While the final days of this legislative session are nearing, yesterday leaders from both the House and Senate proposed three plans to reform the ways schools in our state are financed and end an over-reliance on local levies. These plans are in addition to a plan put forward by State Superintendent Randy Dorn earlier this week. Currently, local levy funding is used to pay for basic education costs, including teacher salaries and school supplies; costs that the State Constitution requires be covered by the State. This is major step forward on one of most vexing challenges confronting the state legislature.
We know that teachers make the biggest school-based difference in a child’s education. Effective school leadership plays a significant role in the academic results of students building-wide. Strategic investments in K–12 teacher compensation and professional learning are necessary to close gaps and improve outcomes for all kids. By ensuring the state is fulfilling its responsibility, we will ensure these critical elements are in place to benefit our children. (more…)
If you’re a baseball fan, the new rules intended to speed up the game are likely a welcome relief. Unfortunately, those same rules don’t apply to the legislative session. This session, once on track for an on-time ending, is now cruising at a speed close to stop—as if stuck in a perpetual pitching change. I won’t use the “righty” or “lefty” metaphor to describe the whole thing, because we’d be looking at a third arm to save this game. And, well, that’s a tortured metaphor even I can’t do.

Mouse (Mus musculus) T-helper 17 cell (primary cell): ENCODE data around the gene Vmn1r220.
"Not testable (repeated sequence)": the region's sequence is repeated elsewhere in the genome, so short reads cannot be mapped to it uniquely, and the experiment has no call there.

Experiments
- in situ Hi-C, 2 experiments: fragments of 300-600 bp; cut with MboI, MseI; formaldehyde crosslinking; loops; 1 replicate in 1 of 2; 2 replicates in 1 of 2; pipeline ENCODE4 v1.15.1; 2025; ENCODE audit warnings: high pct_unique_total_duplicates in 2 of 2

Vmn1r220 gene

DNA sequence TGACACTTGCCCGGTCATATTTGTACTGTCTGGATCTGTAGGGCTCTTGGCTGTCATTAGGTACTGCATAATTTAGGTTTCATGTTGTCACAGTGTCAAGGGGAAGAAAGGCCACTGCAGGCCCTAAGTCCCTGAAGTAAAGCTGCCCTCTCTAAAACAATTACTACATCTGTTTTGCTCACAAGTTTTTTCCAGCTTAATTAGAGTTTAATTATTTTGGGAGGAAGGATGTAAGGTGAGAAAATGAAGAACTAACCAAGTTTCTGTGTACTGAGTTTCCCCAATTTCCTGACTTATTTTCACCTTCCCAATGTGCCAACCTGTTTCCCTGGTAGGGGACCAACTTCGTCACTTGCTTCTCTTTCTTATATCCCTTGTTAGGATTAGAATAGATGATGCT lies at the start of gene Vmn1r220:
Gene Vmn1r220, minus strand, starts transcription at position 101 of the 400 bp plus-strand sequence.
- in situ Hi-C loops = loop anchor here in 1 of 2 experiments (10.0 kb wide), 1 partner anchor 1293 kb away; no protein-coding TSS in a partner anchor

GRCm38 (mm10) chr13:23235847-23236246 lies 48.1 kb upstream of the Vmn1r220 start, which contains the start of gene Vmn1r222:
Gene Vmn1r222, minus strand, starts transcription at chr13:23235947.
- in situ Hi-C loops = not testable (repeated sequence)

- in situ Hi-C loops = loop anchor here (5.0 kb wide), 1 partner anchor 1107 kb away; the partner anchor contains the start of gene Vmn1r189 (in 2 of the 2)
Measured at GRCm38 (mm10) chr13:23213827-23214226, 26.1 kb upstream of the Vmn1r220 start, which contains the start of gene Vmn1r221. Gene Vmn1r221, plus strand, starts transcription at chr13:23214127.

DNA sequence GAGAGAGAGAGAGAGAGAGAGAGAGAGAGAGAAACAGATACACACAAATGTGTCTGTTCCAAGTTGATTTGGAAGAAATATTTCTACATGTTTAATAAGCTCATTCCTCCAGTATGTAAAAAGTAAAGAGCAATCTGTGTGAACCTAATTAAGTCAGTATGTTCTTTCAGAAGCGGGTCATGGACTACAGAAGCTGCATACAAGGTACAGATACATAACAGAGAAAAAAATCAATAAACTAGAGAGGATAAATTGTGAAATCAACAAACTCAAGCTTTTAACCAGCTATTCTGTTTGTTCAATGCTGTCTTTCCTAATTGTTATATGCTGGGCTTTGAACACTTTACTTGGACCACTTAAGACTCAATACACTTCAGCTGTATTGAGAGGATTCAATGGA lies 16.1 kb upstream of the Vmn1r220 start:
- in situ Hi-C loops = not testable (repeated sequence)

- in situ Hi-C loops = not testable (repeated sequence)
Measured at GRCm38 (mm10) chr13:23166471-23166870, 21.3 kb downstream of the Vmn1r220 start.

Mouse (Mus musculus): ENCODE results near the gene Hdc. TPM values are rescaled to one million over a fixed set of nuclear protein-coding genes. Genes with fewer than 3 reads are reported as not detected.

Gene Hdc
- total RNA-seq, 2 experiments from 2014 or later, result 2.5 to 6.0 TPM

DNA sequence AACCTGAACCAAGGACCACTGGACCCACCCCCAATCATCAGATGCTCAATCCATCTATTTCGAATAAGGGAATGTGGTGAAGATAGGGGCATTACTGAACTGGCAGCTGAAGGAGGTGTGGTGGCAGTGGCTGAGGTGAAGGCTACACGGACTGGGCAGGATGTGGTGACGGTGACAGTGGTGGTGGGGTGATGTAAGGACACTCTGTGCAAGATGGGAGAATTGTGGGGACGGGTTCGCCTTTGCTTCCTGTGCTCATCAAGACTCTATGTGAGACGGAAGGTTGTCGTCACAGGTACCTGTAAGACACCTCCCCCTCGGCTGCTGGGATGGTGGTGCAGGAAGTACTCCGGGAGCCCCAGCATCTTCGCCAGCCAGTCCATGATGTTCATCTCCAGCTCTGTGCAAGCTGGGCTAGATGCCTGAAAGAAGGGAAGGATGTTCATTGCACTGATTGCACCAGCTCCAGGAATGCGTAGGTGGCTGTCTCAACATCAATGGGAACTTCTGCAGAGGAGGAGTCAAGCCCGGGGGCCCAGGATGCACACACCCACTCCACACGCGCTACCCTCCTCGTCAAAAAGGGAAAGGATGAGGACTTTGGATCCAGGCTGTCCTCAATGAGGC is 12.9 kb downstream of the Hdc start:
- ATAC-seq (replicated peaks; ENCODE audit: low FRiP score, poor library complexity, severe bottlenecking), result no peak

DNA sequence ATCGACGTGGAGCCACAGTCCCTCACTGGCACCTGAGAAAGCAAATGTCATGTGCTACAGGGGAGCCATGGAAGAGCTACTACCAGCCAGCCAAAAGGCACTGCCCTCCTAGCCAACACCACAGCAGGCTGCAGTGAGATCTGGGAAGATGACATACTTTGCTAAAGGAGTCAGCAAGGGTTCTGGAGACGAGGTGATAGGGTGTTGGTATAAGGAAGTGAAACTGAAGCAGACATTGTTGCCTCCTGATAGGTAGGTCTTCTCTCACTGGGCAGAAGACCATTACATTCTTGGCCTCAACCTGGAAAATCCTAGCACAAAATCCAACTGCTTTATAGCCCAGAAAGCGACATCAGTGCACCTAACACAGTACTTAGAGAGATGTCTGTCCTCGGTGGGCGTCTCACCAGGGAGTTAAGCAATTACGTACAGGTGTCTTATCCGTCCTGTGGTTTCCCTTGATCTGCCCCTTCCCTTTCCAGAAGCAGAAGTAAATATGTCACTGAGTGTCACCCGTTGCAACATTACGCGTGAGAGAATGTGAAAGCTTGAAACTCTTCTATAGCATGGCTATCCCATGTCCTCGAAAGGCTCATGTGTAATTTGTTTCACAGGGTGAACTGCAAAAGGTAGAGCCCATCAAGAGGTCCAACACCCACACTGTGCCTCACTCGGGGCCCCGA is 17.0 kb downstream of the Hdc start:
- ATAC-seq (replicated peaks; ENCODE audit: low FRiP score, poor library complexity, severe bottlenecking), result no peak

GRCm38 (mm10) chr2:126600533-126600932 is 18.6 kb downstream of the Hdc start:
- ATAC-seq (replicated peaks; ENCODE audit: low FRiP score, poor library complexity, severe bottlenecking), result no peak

The current debate—if you can call it that, with both sides pretty much just ignoring the other—centers on an age old polemic: taxes. Whether to raise, what to raise, etc., etc.—Voters, much like the legislators representing them, seem split according to a new Elway poll. Though the divide could be that folks didn’t buy into the forced choice: raise taxes and fully fund education, or don’t raise taxes and cut social services. A choice that hasn’t been forced in the Legislature, and likely won’t be. (more…)
My dad used to say “there are at least two sides to every story. But the truth is always somewhere in the middle.” As far as I could tell, he didn’t have telepathic powers, and if he did, I’m not sure he would have predicted the varied responses to the budget proposals released over this past week. The House has managed to push their proposal through the floor, while the Senate has bogged down a bit in a sea of amendments. The Senate is expected to clear their bill by early next week and then the real fun begins. Making one out of two. Like a legislative version of an arranged wedding from hell.
With only four weeks left until the curtain falls on the legislative session, and with both sides agreeing to a boatload of new cash into education, it might seem that there’s little to debate. (more…)